Two engineers at the U.S. Army’s Combat Capabilities Development Command (CCDC) Armaments Center have invented a new helically fluted M4A1 barrel that reduces risk of barrel failure or premature cook-offs during high rates of fire for extended periods. The design was created by Thomas Grego and Adam Foltz at the Picatinny Arsenal in New Jersey.
The barrel features spiral fluting in three distinct areas that increase exterior surface area to increase heat dissipation during firing. Fin height gradually tapers but widens toward the muzzle end, providing an unusual profile to the design. Barrel weight is a quarter pound less than that of the currently issued M4A1 version.
CDCC indicated the design may be applicable for other weapons systems currently fielded by the U.S. Military. Enthusiasts may soon see versions available on the commercial market because, “The patented design is available to companies that would make, use, or sell the barrels,” according to the announcement.
Testing by the CDCC found the unique fluting pattern does not compromise accuracy, yet sustains fire “…at temperatures as high as 909.5 degrees F” without barrel drooping. The improved heat transfer also increases life expectancy of those barrels wearing the pattern.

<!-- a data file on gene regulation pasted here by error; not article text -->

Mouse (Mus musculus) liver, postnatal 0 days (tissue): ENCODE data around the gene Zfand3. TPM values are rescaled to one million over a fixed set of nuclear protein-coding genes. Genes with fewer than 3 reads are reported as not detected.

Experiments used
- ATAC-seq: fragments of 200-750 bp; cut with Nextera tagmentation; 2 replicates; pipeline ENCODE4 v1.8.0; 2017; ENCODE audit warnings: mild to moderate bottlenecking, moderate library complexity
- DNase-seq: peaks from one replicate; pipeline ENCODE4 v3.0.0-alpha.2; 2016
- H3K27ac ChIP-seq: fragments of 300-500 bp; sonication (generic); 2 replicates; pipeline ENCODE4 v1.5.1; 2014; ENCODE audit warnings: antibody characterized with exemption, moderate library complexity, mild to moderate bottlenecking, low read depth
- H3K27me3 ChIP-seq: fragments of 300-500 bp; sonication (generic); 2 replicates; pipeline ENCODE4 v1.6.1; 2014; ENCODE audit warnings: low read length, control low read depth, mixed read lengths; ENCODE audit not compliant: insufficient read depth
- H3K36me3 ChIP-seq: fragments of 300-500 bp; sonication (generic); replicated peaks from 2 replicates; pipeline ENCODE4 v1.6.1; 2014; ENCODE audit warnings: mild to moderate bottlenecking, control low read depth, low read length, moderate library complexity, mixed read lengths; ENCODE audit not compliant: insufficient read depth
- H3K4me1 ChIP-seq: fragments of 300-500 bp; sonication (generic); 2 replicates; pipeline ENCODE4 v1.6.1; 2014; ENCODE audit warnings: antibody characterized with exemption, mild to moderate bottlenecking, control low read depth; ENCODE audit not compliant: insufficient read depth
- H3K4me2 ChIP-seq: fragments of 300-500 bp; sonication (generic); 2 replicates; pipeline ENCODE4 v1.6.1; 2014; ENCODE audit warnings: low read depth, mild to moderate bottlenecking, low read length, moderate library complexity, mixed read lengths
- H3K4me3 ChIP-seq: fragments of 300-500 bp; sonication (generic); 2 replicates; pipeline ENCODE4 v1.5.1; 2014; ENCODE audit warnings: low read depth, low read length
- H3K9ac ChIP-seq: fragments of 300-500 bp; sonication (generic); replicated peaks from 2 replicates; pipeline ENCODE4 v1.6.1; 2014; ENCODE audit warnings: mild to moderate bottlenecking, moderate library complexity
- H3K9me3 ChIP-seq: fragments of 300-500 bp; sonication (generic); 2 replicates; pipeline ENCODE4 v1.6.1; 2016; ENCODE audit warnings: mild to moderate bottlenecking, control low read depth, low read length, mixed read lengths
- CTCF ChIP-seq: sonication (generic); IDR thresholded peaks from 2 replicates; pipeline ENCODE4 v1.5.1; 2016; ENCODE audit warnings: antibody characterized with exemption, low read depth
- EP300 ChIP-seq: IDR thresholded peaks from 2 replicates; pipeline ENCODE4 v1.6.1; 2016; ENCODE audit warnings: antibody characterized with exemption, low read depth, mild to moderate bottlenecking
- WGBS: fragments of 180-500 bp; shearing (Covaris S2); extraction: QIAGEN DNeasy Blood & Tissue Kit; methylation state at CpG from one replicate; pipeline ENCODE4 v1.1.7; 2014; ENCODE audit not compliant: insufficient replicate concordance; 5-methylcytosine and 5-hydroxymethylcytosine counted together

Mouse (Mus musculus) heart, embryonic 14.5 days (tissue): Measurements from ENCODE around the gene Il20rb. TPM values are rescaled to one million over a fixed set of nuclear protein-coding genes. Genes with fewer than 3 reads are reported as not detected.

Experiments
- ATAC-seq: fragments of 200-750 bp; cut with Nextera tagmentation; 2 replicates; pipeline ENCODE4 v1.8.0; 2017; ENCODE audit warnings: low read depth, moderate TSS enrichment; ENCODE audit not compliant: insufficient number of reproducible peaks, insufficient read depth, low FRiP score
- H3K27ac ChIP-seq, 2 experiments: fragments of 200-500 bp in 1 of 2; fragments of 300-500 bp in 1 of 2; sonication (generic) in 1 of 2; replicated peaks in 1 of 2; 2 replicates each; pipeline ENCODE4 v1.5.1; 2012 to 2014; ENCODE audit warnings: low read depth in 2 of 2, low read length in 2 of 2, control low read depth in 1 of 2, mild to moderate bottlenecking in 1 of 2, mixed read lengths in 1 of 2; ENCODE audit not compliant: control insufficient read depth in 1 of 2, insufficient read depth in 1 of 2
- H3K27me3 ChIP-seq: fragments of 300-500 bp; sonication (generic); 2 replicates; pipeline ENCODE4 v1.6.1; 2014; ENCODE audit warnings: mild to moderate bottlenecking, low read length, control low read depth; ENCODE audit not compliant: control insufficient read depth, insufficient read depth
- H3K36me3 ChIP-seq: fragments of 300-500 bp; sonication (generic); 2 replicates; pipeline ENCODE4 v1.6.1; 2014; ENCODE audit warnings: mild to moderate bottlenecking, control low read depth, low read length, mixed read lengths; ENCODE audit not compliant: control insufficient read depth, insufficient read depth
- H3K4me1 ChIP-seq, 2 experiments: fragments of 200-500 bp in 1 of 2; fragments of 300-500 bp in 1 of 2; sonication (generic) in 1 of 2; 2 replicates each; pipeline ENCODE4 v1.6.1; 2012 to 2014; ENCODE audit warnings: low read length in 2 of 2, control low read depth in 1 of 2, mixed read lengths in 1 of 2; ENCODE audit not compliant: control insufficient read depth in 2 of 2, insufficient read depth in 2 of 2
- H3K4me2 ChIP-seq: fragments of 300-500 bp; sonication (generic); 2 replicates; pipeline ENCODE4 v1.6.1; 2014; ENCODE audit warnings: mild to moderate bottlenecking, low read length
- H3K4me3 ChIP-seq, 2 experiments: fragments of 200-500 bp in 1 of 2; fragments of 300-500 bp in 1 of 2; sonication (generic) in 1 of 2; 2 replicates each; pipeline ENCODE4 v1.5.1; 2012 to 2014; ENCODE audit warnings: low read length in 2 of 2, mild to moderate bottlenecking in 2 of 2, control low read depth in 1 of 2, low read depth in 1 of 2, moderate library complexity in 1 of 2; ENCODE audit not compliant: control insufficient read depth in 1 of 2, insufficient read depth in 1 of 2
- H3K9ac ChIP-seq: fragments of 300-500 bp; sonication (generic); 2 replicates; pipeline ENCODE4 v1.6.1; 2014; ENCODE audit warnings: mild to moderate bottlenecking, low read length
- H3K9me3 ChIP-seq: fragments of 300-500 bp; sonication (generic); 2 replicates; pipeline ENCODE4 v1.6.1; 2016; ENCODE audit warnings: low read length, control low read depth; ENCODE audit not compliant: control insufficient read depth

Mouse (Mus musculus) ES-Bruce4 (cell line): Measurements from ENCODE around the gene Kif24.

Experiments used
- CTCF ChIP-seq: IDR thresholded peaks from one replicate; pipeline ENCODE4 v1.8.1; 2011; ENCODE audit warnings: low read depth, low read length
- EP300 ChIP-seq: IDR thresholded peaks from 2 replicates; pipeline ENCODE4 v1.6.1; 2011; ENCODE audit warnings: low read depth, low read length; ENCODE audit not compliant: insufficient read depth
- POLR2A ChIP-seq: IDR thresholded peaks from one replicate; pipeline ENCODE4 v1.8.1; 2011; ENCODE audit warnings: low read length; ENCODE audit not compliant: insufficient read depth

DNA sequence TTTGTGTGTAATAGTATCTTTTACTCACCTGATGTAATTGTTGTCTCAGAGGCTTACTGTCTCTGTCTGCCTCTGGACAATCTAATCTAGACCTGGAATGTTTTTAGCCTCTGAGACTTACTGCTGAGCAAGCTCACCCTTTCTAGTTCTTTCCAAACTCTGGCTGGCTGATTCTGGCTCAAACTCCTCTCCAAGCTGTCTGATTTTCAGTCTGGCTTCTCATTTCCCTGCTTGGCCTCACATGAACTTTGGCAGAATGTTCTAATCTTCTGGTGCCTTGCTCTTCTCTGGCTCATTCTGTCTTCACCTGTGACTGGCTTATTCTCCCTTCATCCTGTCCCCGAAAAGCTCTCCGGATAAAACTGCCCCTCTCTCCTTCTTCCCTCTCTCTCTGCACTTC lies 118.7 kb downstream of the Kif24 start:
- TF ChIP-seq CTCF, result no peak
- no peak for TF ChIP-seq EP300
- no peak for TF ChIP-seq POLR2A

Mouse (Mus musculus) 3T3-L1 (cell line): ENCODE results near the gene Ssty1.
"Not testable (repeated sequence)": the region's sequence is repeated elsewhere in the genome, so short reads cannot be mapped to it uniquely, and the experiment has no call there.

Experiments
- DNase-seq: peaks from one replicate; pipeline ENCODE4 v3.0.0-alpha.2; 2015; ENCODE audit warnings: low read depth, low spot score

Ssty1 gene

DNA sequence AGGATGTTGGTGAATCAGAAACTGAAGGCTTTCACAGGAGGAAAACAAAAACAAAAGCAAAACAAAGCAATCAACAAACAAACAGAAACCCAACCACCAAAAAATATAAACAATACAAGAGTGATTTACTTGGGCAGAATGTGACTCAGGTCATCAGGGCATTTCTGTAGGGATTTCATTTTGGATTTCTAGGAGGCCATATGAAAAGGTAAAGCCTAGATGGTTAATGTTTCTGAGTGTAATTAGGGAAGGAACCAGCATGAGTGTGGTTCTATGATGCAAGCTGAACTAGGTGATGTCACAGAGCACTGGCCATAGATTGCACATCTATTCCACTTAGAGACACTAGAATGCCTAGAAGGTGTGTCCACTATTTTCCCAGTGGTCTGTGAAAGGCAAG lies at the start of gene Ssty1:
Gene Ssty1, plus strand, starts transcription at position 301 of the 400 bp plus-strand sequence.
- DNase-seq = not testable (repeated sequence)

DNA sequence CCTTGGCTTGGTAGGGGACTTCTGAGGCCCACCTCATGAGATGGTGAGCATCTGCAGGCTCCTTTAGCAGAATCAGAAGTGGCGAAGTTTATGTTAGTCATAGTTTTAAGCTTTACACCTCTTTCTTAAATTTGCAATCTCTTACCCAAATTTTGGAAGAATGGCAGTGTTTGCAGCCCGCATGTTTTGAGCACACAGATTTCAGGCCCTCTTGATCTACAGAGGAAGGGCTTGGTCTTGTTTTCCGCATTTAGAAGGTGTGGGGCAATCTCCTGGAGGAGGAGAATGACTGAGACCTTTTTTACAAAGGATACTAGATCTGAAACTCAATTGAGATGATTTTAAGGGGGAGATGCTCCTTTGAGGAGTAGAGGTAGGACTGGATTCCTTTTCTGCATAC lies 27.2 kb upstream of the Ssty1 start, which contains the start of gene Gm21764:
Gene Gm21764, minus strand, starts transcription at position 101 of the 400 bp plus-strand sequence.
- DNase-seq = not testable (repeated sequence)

Concerns about U.S. troops experiencing melting barrels and cartridges pre-maturely cooking off in combat were widely reported after the Battle of Wanat, which took place in 2008. A well-coordinated attack by at least 200 Taliban terrorists on the forward operating base in Afghanistan neutralized heavy guns and munitions at the disposal of the 49 U.S. Soldiers defending it early in the fighting. M4s then became their primary battle weapon on the ground during the engagement.
Many of the survivors reported stoppages, malfunctions and drooping barrels during the high rate of fire required to successfuly repel the attack. Nine U.S. Soldiers died and 27 were wounded during the battle.